ALBUQUERQUE, N.M. (KRQE) – A University of New Mexico professor who admits he had an inappropriate relationship with a student is suing UNM for putting him on leave. The professor says while he crossed the line with a grad student, he should not have been punished.
UNM Anderson School of Management associate professor Nick Flor admits he had an inappropriate relationship with a grad student in 2018. He said the two began exchanging emails, and according to court documents, those emails became “flirtatious and explicit.”
But, something went wrong along the way.
In a lawsuit filed just three days ago, Flor is suing the university. In it, he claims the student began sending harassing text messages and said if he didn’t reply, she would share their email exchange with the university.
Flor is a well-known professor at UNM and has been featured on KRQE News 13’s newscasts, and even on Fox News. The woman was not Flor’s student and even turned down an offer to do paid research for him.
But when she threatened to out their e-mails, that’s when Flor said he came forward to his department chair about the relationship. He filed a complaint against the student, and then she fired back by filing a restraining order against him.
The grad student claims Flor wanted to email through his personal account, not their school accounts, so they couldn’t be “spied on.” She also claims he sent emails saying he wanted to have sex with her in his office.
Flor’s lawsuit says after a “short investigation,” UNM determined it was he who had violated the university’s Title IX policies and suspended him for a year without pay.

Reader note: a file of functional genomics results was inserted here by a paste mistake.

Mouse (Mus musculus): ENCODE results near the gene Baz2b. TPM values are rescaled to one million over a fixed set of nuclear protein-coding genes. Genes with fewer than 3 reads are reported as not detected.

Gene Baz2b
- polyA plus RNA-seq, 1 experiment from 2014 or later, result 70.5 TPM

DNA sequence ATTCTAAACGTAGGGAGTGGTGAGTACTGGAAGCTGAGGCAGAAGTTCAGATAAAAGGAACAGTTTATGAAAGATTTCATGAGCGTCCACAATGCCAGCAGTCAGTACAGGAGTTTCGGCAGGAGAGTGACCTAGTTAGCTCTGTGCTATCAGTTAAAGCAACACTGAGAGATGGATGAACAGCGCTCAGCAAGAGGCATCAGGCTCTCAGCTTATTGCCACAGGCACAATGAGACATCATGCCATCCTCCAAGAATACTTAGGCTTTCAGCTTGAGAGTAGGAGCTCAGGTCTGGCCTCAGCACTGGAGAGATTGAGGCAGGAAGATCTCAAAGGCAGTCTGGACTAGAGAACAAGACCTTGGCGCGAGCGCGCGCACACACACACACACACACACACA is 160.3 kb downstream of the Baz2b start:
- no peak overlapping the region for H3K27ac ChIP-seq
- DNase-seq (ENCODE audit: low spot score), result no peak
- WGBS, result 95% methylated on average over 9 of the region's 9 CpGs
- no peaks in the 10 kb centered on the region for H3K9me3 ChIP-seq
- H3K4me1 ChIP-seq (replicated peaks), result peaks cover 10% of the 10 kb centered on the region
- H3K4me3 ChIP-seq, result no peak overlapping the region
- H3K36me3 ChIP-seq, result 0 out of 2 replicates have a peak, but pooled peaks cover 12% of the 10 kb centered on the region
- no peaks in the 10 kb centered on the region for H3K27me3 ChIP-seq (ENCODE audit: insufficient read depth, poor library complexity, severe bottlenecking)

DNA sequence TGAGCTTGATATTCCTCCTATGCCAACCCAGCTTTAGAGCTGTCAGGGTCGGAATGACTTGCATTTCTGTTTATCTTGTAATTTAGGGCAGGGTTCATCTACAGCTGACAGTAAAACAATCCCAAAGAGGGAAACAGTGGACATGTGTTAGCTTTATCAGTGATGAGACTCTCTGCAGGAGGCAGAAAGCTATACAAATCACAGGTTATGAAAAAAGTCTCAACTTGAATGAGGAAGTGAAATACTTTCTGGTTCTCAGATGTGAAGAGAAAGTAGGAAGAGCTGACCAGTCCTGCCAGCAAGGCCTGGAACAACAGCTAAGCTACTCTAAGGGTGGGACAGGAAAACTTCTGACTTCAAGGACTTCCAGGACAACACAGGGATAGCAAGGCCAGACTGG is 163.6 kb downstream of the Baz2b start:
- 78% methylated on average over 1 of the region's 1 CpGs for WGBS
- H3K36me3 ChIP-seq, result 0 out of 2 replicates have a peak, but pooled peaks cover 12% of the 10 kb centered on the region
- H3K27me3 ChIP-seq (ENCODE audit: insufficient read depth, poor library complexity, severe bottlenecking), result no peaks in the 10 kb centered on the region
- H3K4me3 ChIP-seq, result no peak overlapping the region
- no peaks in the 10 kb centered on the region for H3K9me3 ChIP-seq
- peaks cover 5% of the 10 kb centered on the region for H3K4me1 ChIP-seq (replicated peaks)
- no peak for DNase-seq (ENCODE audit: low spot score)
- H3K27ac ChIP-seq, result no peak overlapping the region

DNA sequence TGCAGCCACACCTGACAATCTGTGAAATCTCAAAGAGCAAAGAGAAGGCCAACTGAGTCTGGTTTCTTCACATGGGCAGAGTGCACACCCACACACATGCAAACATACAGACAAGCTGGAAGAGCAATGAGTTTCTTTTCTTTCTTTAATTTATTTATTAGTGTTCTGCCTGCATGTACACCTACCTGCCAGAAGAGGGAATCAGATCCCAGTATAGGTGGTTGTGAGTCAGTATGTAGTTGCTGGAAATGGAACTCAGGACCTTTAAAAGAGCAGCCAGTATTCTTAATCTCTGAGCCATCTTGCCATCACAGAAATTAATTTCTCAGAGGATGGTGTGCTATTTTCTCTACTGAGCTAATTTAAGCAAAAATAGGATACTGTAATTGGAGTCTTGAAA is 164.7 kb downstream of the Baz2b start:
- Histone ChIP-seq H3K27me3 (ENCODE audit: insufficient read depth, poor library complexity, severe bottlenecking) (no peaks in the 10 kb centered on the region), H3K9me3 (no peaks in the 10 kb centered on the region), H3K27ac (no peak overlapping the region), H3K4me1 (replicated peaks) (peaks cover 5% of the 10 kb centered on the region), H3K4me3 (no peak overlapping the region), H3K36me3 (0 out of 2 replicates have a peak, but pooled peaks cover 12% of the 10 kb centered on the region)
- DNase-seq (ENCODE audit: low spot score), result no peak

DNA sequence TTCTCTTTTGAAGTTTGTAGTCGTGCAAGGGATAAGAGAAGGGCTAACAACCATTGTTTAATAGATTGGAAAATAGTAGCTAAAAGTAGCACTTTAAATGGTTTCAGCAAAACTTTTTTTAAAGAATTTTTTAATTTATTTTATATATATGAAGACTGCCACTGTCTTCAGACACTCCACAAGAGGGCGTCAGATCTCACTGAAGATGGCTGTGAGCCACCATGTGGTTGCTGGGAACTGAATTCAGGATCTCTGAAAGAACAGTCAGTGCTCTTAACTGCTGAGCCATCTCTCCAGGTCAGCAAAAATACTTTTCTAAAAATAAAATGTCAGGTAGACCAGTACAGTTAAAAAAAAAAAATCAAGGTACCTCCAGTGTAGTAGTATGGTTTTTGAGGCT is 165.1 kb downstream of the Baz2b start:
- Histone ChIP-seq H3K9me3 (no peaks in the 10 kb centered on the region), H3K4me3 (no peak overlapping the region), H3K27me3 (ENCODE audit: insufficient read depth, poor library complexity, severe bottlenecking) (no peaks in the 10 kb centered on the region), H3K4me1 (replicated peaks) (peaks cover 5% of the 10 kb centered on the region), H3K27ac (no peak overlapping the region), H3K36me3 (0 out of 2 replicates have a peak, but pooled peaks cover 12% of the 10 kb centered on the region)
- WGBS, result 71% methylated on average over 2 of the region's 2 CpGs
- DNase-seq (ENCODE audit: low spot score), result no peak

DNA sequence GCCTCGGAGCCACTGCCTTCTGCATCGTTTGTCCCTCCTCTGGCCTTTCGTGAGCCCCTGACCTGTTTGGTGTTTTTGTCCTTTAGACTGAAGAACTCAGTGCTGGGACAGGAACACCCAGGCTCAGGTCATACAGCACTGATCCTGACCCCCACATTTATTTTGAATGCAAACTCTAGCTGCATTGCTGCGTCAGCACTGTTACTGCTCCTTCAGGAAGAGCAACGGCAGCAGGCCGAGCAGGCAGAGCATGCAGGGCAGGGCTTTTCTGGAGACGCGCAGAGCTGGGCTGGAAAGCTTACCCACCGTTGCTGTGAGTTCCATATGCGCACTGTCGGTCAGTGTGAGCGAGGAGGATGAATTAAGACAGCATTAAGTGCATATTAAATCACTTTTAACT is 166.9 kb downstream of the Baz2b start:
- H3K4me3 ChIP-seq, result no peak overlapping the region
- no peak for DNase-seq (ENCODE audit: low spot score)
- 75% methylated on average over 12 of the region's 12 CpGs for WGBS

He claims the university never provided adequate due process and he was never allowed to confront his accuser. He was also denied appeals by both the president and the Board of Regents.
Flor is asking the university to reverse its findings from their investigation, expunge the information from his personnel file, and he wants his suspension lifted.
In addition, he’s asking for an undisclosed amount of money for damages. As part of Flor’s suspension, he is also not allowed to work anywhere for more than 39 days. If he does, he has to resign from UNM.
KRQE News 13 reached out to UNM, and although the school has not yet been served with the lawsuit, a spokesperson released the following statement:
“The University of New Mexico abides by UNM policies and state and federal laws relating to FERPA and disciplinary matters, as well as Title IX regulations. We do not discuss any information related to student educational records or individual personnel matters.”